Jul 31, 2008

Point - Counterpoint

Just another point of view

That horse just moved! Hit it again!

In true horse flogging style, we are going to stick to 4e just a little bit longer. This time, lets look at the GOOD things about it...Okay, that was fun!

Okay, okay! Sorry, couldn't resist a little "funnin". Seriously though, 4e really does have some good things going for it. Here's the list I can come up with, based on my first read through. Feel free to chime in on any of your personal likes, please refer DISLIKES to the previous post.

1.)LESS HOMEWORK - Only a true masochist can say (with a straight face) that 3.5 was easy on DM's. In fact, it was a step backwards (or forwards) from the tedious bookkeeping that 2nd edition was - to me, anyway. This was more prominent in homebrew games, as the plethora of DUNGEON magazines, as well as the scores of other one-shots and adventure paths on the market helped a LOT in this regard.

Still, how long does it take to sheet up a fully statted and equipped Cleric12/Monk6/Paladin2? About 2 hours, depending on what splatbooks you have to reference and so on. I don't claim to be a prep ninja, or sloth for that matter. I take a thorough approach, and double check my numbers once, at the end. 2. Hours. That's a long time, when the kids are going crazy, the wife wants help with dinner, and you only have 5 of them after coming home from work. Sure there is a certain sense of accomplishment you feel when you are done...but by then the house has burned down, and the kids are in college!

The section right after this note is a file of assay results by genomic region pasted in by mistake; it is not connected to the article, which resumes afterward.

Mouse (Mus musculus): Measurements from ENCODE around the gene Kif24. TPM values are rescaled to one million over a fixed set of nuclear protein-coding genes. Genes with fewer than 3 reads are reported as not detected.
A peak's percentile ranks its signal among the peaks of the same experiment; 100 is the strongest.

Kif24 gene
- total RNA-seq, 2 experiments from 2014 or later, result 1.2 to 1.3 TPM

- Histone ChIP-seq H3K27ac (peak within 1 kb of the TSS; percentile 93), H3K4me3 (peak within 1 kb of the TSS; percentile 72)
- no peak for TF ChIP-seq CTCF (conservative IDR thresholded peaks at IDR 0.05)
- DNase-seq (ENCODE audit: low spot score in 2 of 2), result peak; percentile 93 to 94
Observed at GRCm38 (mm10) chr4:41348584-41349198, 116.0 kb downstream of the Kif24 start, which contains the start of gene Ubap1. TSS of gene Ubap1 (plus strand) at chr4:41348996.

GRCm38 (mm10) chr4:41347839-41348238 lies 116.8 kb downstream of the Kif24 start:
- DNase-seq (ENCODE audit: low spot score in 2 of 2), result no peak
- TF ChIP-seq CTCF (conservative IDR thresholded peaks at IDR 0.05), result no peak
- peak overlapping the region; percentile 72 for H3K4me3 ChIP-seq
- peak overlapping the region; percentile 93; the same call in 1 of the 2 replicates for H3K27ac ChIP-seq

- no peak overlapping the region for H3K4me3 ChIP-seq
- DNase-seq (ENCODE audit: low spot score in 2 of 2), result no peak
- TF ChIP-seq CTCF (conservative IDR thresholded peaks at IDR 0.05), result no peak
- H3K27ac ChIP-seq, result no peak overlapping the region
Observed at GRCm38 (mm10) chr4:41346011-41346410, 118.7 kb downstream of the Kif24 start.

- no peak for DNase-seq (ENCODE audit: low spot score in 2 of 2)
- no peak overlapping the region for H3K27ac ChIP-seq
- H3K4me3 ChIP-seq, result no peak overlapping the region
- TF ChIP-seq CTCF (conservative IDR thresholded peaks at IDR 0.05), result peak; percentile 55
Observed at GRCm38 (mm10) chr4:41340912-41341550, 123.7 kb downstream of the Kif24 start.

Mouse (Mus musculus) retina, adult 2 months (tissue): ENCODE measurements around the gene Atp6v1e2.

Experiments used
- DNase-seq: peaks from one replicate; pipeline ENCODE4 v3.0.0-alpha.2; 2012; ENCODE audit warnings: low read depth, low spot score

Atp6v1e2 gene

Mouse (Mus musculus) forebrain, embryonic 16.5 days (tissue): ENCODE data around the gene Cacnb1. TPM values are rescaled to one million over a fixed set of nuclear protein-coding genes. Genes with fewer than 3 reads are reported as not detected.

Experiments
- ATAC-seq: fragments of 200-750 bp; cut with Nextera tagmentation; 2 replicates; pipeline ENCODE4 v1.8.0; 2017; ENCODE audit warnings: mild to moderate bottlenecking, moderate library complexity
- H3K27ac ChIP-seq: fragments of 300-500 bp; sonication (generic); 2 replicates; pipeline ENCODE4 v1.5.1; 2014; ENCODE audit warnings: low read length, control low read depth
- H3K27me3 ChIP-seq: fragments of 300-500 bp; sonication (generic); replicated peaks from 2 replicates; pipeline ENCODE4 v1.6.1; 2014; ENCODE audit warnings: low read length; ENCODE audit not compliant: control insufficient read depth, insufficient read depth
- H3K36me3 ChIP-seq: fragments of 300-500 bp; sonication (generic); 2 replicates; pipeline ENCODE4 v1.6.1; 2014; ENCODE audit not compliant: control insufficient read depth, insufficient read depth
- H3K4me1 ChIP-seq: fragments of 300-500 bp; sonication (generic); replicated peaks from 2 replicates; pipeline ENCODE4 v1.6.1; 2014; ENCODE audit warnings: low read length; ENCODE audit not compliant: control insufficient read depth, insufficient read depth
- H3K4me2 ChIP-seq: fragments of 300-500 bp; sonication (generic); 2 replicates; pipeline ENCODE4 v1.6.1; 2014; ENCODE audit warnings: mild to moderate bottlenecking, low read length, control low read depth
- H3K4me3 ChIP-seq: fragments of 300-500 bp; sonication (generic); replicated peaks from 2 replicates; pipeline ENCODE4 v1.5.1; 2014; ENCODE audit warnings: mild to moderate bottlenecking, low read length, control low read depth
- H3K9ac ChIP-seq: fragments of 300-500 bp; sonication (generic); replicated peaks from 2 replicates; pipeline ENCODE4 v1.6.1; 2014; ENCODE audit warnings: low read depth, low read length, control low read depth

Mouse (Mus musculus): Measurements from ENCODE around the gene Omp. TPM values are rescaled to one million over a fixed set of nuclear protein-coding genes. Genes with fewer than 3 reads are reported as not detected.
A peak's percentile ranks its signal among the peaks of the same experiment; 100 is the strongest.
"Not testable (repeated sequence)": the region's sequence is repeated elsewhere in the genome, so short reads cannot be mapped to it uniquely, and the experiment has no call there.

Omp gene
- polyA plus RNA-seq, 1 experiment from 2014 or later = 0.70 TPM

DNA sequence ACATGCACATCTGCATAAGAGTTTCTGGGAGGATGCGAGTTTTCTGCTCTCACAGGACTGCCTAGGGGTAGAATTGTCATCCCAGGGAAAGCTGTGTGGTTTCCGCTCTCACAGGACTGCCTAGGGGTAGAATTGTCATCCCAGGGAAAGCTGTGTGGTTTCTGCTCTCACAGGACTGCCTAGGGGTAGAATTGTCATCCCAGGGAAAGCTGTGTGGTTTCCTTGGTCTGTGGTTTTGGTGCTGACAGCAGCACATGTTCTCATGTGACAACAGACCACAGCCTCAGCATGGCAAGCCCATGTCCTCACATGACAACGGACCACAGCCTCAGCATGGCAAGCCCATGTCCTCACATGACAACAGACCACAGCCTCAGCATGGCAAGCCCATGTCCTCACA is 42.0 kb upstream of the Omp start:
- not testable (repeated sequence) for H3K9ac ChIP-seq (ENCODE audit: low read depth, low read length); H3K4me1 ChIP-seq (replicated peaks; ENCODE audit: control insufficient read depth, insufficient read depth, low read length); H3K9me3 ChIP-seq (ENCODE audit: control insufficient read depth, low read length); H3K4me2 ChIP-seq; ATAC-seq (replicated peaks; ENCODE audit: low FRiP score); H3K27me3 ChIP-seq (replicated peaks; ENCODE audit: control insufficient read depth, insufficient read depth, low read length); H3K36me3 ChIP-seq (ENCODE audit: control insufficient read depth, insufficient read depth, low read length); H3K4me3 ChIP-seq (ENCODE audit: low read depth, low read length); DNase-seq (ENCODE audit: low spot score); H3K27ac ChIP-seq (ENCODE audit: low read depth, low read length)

4e was designed very well from this aspect. It is a variant of 3e's "core modular" concept taken to a logical extreme. K.I.S.S. taken to new heights of you will. The reviews aren't kidding when they say that you can flesh out a character in HALF the time. Monsters? Smaller stat blocks, similar abilities across variants and power levels. It REALLY is a streamlined system.

2.)FASTER PACED COMBAT - Notice the word "paced" in there. This is important, as I'll explain. One has to be careful how they explain combat in 4e. It is neither better or worse than 3rd edition in most categories, MINIONS is where it gets it right. It's a no brainer that heroes want the bad guys to go SPLAT! when they hit them. It is also a gospel truth, that in 3e, having lots of minions in combat was a great way to get yourself committed. With one small "tweak" 4e fixed one of the biggest complaints of all the previous editions.